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Style of architecture that uses native materials and upcycled materials to build homes. / From Wikipedia, the free encyclopedia

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An Earthship is a style of architecture developed in the late 20th century to early 21st century by architect Michael Reynolds. Earthships are designed to behave as passive solar earth shelters made of both natural and upcycled materials such as earth-packed tires. Earthships may feature a variety of amenities and aesthetics, and are designed to withstand the extreme temperatures of a desert, managing to stay close to 70 °F (21 °C) regardless of outside weather conditions. Earthship communities were originally built in the desert of northern New Mexico, near the Rio Grande, and the style has spread to small pockets of communities around the globe, in some cases in spite of legal opposition to its construction and adoption.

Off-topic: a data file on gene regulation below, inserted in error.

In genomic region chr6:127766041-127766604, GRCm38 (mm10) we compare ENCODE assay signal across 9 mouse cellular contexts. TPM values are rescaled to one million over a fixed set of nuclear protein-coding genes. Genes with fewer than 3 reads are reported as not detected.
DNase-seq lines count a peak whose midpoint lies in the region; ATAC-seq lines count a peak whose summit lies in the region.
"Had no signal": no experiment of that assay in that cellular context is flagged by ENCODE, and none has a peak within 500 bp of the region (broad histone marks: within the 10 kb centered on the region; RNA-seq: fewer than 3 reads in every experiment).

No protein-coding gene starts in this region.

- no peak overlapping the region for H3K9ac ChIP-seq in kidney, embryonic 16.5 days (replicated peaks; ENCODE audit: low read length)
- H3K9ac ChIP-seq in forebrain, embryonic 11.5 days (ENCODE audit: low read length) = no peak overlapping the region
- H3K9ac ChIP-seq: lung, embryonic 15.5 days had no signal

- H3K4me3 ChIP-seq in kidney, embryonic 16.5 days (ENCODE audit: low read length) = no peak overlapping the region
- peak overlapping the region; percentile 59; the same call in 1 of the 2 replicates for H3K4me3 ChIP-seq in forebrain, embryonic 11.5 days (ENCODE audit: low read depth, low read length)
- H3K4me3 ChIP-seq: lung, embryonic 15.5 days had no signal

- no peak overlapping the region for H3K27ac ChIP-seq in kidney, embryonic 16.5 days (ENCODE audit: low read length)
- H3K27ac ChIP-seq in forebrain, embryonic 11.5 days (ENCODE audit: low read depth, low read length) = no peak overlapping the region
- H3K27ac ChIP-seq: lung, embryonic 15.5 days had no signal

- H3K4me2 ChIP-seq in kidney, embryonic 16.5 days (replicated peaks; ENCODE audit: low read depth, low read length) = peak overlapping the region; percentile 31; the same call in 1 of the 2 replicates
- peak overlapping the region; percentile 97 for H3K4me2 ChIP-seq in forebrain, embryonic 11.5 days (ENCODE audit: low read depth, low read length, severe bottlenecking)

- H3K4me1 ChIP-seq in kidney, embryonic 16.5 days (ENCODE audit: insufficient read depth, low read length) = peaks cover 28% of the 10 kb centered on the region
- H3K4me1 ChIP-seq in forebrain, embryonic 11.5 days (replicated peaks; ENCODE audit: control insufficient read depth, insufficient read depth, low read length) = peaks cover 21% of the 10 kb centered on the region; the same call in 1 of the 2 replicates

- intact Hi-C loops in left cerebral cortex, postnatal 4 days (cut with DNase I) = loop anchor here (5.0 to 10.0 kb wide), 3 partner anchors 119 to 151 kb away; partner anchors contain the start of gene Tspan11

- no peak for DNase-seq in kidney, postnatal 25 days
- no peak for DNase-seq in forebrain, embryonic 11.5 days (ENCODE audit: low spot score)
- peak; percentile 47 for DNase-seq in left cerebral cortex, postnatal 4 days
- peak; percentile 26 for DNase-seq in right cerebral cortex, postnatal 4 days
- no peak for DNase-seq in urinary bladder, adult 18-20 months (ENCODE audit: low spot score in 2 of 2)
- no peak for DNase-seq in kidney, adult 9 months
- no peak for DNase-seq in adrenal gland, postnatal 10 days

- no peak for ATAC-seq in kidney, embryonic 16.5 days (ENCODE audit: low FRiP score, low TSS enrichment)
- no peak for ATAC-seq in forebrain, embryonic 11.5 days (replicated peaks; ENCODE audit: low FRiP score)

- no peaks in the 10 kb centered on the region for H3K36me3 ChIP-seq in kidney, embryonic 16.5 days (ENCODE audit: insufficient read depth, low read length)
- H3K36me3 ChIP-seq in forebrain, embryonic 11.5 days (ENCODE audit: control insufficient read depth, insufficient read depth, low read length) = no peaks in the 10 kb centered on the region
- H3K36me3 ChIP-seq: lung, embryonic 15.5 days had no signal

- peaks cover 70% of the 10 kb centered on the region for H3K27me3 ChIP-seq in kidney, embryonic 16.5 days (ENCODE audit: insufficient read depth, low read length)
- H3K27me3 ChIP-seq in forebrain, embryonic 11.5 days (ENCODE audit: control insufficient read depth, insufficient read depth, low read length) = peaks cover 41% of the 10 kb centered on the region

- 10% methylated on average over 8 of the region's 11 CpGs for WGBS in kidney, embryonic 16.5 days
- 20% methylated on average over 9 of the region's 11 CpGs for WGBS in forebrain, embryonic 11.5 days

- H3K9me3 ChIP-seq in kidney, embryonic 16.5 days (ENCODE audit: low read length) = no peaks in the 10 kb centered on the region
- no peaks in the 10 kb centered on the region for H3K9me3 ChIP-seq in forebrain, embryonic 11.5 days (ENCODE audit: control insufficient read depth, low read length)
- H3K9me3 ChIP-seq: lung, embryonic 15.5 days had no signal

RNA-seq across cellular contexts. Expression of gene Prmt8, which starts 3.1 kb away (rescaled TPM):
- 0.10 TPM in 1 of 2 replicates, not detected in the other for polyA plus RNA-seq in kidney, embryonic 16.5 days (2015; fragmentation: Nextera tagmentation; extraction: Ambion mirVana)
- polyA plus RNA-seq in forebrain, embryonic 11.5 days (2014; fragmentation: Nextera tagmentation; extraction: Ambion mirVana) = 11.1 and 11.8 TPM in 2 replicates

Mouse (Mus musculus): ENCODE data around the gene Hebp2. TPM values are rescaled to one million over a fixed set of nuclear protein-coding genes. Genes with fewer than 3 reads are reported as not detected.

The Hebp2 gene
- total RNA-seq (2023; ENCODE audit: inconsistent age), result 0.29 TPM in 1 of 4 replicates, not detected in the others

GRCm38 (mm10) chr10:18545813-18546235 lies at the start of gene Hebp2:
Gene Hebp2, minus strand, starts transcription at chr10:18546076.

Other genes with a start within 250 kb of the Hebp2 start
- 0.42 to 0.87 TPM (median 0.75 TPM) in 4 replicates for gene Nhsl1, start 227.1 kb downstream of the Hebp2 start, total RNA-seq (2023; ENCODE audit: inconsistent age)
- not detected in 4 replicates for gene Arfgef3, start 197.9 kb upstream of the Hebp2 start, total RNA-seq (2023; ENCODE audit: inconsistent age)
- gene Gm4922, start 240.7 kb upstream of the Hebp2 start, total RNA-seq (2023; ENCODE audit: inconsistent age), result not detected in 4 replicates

South and East view of an Earthship passive solar home
Typical floorplan
Earthship Architecture, Taos, New Mexico

Reynolds developed the Earthship design after moving to New Mexico and completing his degree in architecture, intending them to be "off-the-grid-ready" homes, with minimal reliance on public utilities and fossil fuels. They are constructed to use available natural resources, especially energy from the sun and rain water. They are designed with thermal mass construction and natural cross-ventilation to regulate indoor temperature, and the designs are intentionally uncomplicated and mainly single-story, so that people with little building knowledge can construct them. They can be perceived as a realization of the utopia of autonomous housing and sustainable living.[1]

Earthship windows, water barrels, and solar panels